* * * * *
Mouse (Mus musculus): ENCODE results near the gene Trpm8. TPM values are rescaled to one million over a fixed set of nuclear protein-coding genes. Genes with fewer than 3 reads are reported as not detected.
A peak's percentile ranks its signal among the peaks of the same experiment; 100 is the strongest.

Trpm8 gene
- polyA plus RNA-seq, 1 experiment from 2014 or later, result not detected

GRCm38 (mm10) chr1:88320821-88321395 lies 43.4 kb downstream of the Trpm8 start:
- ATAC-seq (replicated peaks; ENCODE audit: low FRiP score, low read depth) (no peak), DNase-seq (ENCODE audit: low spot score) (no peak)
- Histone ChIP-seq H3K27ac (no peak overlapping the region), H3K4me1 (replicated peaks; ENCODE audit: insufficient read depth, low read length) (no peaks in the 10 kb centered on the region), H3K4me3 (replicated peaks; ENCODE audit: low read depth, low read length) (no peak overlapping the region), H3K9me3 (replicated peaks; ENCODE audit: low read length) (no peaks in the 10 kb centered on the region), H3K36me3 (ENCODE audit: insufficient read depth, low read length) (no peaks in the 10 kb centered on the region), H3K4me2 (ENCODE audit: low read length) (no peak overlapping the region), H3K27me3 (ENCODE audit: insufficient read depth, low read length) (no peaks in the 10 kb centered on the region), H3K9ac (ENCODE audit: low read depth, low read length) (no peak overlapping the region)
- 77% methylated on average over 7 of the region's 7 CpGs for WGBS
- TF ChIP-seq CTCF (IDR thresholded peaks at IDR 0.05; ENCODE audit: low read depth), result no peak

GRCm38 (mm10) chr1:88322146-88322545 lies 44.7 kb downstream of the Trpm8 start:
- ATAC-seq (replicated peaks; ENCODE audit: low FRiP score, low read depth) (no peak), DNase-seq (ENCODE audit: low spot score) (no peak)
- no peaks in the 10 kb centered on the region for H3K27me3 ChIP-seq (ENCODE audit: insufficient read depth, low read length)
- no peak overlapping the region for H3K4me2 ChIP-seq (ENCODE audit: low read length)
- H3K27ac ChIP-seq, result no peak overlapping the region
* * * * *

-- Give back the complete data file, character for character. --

Mouse (Mus musculus): ENCODE results near the gene Trpm8. TPM values are rescaled to one million over a fixed set of nuclear protein-coding genes. Genes with fewer than 3 reads are reported as not detected.
A peak's percentile ranks its signal among the peaks of the same experiment; 100 is the strongest.

Trpm8 gene
- polyA plus RNA-seq, 1 experiment from 2014 or later, result not detected

GRCm38 (mm10) chr1:88320821-88321395 lies 43.4 kb downstream of the Trpm8 start:
- ATAC-seq (replicated peaks; ENCODE audit: low FRiP score, low read depth) (no peak), DNase-seq (ENCODE audit: low spot score) (no peak)
- Histone ChIP-seq H3K27ac (no peak overlapping the region), H3K4me1 (replicated peaks; ENCODE audit: insufficient read depth, low read length) (no peaks in the 10 kb centered on the region), H3K4me3 (replicated peaks; ENCODE audit: low read depth, low read length) (no peak overlapping the region), H3K9me3 (replicated peaks; ENCODE audit: low read length) (no peaks in the 10 kb centered on the region), H3K36me3 (ENCODE audit: insufficient read depth, low read length) (no peaks in the 10 kb centered on the region), H3K4me2 (ENCODE audit: low read length) (no peak overlapping the region), H3K27me3 (ENCODE audit: insufficient read depth, low read length) (no peaks in the 10 kb centered on the region), H3K9ac (ENCODE audit: low read depth, low read length) (no peak overlapping the region)
- 77% methylated on average over 7 of the region's 7 CpGs for WGBS
- TF ChIP-seq CTCF (IDR thresholded peaks at IDR 0.05; ENCODE audit: low read depth), result no peak

GRCm38 (mm10) chr1:88322146-88322545 lies 44.7 kb downstream of the Trpm8 start:
- ATAC-seq (replicated peaks; ENCODE audit: low FRiP score, low read depth) (no peak), DNase-seq (ENCODE audit: low spot score) (no peak)
- no peaks in the 10 kb centered on the region for H3K27me3 ChIP-seq (ENCODE audit: insufficient read depth, low read length)
- no peak overlapping the region for H3K4me2 ChIP-seq (ENCODE audit: low read length)
- H3K27ac ChIP-seq, result no peak overlapping the region